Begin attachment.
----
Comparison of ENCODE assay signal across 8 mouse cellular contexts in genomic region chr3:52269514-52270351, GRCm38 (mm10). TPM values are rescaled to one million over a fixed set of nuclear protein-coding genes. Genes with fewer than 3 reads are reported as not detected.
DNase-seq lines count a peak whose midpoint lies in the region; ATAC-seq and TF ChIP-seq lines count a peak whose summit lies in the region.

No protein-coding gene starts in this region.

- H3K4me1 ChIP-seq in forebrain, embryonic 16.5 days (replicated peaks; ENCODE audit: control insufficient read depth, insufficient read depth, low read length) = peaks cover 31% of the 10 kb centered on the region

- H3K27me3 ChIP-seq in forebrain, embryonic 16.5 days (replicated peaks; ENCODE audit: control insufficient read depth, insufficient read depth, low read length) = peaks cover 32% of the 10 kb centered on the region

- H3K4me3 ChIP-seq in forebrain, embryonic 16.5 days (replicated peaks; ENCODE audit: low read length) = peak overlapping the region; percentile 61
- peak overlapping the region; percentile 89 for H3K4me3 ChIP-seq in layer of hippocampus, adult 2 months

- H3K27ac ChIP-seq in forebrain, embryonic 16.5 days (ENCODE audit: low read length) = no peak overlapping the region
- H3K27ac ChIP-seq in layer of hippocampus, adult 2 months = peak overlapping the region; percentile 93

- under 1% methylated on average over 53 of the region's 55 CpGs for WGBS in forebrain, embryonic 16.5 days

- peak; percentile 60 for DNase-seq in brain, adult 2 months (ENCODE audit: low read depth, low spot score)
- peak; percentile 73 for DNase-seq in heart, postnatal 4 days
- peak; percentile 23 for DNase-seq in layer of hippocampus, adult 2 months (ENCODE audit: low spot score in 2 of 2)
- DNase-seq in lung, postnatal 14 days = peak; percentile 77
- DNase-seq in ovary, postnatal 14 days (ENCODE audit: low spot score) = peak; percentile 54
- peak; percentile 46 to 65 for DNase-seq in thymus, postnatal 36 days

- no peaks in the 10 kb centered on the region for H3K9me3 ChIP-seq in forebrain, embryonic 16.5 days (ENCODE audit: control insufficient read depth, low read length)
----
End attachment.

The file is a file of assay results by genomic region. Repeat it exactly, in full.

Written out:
Comparison of ENCODE assay signal across 8 mouse cellular contexts in genomic region chr3:52269514-52270351, GRCm38 (mm10). TPM values are rescaled to one million over a fixed set of nuclear protein-coding genes. Genes with fewer than 3 reads are reported as not detected.
DNase-seq lines count a peak whose midpoint lies in the region; ATAC-seq and TF ChIP-seq lines count a peak whose summit lies in the region.

No protein-coding gene starts in this region.

- H3K4me1 ChIP-seq in forebrain, embryonic 16.5 days (replicated peaks; ENCODE audit: control insufficient read depth, insufficient read depth, low read length) = peaks cover 31% of the 10 kb centered on the region

- H3K27me3 ChIP-seq in forebrain, embryonic 16.5 days (replicated peaks; ENCODE audit: control insufficient read depth, insufficient read depth, low read length) = peaks cover 32% of the 10 kb centered on the region

- H3K4me3 ChIP-seq in forebrain, embryonic 16.5 days (replicated peaks; ENCODE audit: low read length) = peak overlapping the region; percentile 61
- peak overlapping the region; percentile 89 for H3K4me3 ChIP-seq in layer of hippocampus, adult 2 months

- H3K27ac ChIP-seq in forebrain, embryonic 16.5 days (ENCODE audit: low read length) = no peak overlapping the region
- H3K27ac ChIP-seq in layer of hippocampus, adult 2 months = peak overlapping the region; percentile 93

- under 1% methylated on average over 53 of the region's 55 CpGs for WGBS in forebrain, embryonic 16.5 days

- peak; percentile 60 for DNase-seq in brain, adult 2 months (ENCODE audit: low read depth, low spot score)
- peak; percentile 73 for DNase-seq in heart, postnatal 4 days
- peak; percentile 23 for DNase-seq in layer of hippocampus, adult 2 months (ENCODE audit: low spot score in 2 of 2)
- DNase-seq in lung, postnatal 14 days = peak; percentile 77
- DNase-seq in ovary, postnatal 14 days (ENCODE audit: low spot score) = peak; percentile 54
- peak; percentile 46 to 65 for DNase-seq in thymus, postnatal 36 days

- no peaks in the 10 kb centered on the region for H3K9me3 ChIP-seq in forebrain, embryonic 16.5 days (ENCODE audit: control insufficient read depth, low read length)